Elevation Change: 163 ft / 50 m Estimated Hiking Time: 1 hour Description: My favorite and highly recommended hike with rewarding breathtaking views of Zion Canyon! Note that this one is considered moderate, not easy, as it features some rocky and uneven spots. I did see lots of children on this trail, but I would be careful about bringing kids.

Angels Landing via West Rim Trail

Shuttle Stop to Start from: #6 The Grotto Pets: No Trailhead Location: Across the road from the shuttle stop and then across the footbridge. Distance (roundtrip): 5.4 mi / 8.7 km Elevation Change: 1,488 ft / 453 m Estimated Hiking Time: 4 hours Description: One of the Zion's postcards and most famous hikes, this is definitely not recommended for young children or anyone fearful of heights. This is Jumanji level hard and the last section is along a steep, narrow ridge and you need to hold to chains to get to the summit. People have died here, so don't take it for granted.

The Narrows via Riverside Walk

Shuttle Stop to Start from: #9 Temple of Sinawava Pets: No Trailhead Location: Adjacent to shuttle stop and restrooms. Distance (roundtrip): up to 9.4 mi / 15.1 km Elevation Change: 334 ft / 102 m Estimated Hiking Time: up to 8 hours Description: One of the main reasons people visit Zion National Park. It is often crowded and can be dangerous as travel is rough and slippery in cold, fast-flowing water. This route is known as the bottom-up Narrows and does not require a permit. Hike in as far as you like, then hike back the way you came. This is one of the most famous hikes around here and extremely hard. Note that at least 60% of the hike is spent wading, walking, and sometimes swimming in the river. Obtain additional information prior to starting this hike. Use appropriate equipment and clothing to help protect you. Before your hike, always check the weather and flash flood potential!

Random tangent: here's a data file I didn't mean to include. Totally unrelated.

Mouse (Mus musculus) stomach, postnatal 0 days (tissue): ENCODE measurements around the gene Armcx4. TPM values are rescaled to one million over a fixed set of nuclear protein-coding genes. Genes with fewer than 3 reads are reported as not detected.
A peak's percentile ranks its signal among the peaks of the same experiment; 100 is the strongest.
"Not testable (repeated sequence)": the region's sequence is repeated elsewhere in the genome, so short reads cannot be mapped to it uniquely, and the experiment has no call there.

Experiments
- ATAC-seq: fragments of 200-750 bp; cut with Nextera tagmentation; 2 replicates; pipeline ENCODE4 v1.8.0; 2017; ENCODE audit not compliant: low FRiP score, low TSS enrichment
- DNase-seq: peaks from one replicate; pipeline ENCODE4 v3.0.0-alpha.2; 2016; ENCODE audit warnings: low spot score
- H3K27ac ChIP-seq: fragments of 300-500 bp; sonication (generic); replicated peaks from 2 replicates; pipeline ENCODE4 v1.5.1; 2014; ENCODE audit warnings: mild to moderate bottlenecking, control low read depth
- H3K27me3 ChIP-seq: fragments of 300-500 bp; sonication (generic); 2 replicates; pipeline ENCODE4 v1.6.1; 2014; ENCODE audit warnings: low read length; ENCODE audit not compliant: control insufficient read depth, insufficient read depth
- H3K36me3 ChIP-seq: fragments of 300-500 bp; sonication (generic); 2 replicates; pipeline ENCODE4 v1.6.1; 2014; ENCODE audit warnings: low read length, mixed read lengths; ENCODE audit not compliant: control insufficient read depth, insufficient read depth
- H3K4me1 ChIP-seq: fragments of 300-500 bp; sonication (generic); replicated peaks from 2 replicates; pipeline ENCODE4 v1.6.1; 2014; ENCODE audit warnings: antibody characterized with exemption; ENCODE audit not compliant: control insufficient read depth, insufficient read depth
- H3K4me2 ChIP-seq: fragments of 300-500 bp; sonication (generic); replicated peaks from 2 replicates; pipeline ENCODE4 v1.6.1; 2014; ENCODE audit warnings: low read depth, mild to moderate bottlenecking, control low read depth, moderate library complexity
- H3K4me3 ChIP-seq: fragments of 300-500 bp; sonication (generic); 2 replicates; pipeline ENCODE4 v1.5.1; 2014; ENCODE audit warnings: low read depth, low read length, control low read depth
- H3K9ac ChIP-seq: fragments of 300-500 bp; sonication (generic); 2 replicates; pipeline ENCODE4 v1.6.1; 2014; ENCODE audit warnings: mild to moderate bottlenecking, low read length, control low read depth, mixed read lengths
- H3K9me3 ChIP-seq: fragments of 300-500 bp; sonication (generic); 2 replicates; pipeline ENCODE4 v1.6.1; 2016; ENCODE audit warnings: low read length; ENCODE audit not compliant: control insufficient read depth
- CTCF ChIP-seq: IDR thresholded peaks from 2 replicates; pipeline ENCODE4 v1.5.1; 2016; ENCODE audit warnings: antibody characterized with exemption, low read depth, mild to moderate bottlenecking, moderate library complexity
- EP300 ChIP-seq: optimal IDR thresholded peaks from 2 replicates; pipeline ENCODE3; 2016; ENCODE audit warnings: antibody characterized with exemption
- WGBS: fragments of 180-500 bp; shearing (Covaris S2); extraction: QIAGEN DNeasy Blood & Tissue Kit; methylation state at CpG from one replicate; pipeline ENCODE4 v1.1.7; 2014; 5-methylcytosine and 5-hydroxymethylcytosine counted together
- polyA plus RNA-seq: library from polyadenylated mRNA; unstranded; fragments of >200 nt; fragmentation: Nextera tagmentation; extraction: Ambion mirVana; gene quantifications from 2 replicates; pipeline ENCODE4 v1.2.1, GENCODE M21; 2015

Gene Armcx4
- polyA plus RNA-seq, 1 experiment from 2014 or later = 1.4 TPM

Pa'rus Trail

Shuttle Stop to Start from: #1 Visitor Center or #3 Canyon Junction Pets: Yes Trailhead Location: Up canyon from the Visitor Center and across the bridge adjacent to the South Campground. This trail can also be accessed from the Canyon Junction shuttle stop. Distance (roundtrip): 3.5 mi / 5.6 km Elevation Change: 50 ft / 15 m Estimated Hiking Time: 2 hours Description: An easy-breezy walk through a paved trail that you can also bike. This trail is handicap accessible, but wheelchairs may need assistance, and your furry friend can tag along. Restrooms and water filling stations are available at the Visitor Center.

Lower Emerald Pool Trail

Shuttle Stop to Start from: #5 Zion Lodge Pets: No Trailhead Location: Across the road from the Zion Lodge. Distance (roundtrip): 1.2 mi / 1.9 km Elevation Change: 69 ft / 21 m Estimated Hiking Time: 1 hour Description: We took this trail by mistake, but I did love the views from the trail. A paved trail that leads to the Lower Emerald Pool and waterfalls (it connects to the Kayenta, Middle, and Upper Emerald Pools trails, for a longer, moderate hike). Swimming is prohibited! Restrooms and water filling stations are available at the Zion Lodge.

Regardless of the time of year that you get to visit Zion, it will be an unforgettable trip!

I hope you enjoy these tips and please do share your recommendations with me as well.

Read all about my #VanLife trip through Utah, Nevada, Arizona and California, the route, campsites, and more HERE!


Download a checklist of National Parks in the US, all divided by state! How many can you cross off this list?

National Parks Checklist
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Thank you so much for reading!

With Love,